A year ago, after enduring a record temperature of 121 degrees Fahrenheit (49 degrees Celsius), the village of Lytton in British Columbia was engulfed in a wildfire, drawing attention to the effects of climate change.

Heat-trapping emissions have led to hotter, drier conditions, and wildfires are now lasting longer and getting hotter in places where they have historically occurred; meanwhile, fires ignite and also spread to unexpected places.

“We know that time is the most important ingredient in fire behavior, and time and weather are intertwined,” Perrakis said.

Another problem is the increase in forest fires caused by climate change which, at the same time, makes climate change worse.

Boreal forests are carbon-dense, releasing 10 to 20 times more planet-warming carbon pollution per unit area burned by wildfires than other ecosystems, according to a 2022 study published in the journal Science Advances. Over the years, researchers say, it’s become a vicious feedback loop of climate change. Emissions from wildfires contribute to rising global temperatures, which in turn fuels even more wildfires.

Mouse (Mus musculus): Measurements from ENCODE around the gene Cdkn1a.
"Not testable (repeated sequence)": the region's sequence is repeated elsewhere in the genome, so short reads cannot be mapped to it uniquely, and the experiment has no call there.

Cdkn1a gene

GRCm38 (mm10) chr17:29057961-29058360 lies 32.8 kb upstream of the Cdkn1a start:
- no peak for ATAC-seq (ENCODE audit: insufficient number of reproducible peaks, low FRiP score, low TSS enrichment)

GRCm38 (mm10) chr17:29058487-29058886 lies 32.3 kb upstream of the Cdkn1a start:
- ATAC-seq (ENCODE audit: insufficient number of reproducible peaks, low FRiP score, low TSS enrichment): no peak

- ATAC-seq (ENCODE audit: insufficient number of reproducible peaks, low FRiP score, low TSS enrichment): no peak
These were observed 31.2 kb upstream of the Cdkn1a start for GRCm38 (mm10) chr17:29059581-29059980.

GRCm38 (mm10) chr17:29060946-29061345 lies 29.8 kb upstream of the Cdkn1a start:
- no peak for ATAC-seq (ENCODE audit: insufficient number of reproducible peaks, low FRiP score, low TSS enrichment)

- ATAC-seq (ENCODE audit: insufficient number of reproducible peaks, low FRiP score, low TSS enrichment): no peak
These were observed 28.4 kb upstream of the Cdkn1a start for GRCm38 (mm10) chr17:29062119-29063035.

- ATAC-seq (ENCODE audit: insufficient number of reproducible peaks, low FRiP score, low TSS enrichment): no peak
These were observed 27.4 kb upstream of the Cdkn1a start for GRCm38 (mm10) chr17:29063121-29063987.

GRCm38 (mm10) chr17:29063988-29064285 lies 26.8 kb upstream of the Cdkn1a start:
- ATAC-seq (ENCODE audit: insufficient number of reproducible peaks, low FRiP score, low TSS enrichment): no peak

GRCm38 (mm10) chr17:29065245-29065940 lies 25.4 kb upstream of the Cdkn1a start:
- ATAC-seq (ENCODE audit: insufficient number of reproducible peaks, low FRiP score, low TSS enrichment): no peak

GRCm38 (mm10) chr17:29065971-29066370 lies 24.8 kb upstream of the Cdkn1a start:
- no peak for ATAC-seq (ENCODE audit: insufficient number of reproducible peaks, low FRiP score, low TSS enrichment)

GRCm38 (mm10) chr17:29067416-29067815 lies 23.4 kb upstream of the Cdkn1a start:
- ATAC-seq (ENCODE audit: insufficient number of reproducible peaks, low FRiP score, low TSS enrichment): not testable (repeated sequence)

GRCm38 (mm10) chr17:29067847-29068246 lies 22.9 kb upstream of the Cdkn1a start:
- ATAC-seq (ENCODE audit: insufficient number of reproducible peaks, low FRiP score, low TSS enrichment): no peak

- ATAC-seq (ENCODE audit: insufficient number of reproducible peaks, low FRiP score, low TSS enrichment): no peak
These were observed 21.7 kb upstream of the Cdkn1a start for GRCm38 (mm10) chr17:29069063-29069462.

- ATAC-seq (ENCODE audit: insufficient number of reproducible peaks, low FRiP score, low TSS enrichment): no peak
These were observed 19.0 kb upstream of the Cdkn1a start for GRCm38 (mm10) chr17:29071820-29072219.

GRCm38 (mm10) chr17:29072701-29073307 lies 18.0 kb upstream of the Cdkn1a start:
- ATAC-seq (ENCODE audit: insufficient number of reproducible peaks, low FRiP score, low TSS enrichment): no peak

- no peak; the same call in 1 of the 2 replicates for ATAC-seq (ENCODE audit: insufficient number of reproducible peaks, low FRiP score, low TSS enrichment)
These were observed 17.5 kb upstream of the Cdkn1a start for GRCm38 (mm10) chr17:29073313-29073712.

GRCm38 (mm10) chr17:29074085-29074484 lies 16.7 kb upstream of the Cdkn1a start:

“Things are changing because of climate change, and it takes everyone a bit by surprise, even though we’ve been talking about it for decades,” Perrakis said. “It takes a big season like this for everyone to really realize what climate change looks like. It’s pretty undeniable.”

As Canadians near the fires evacuate their homes while firefighters attempt to save their properties and communities, other larger fires are burning freely with no way to control them, and people across the United States will continue to breathe harmful smoke.

Everything points to the question: When will this end?

“People should probably get used to it, because it’s not something that just came out of nowhere,” Perrakis said. “Climate change is undeniable, and now is the time to think about the future, 10 to 20 years from now, and what to do about it.”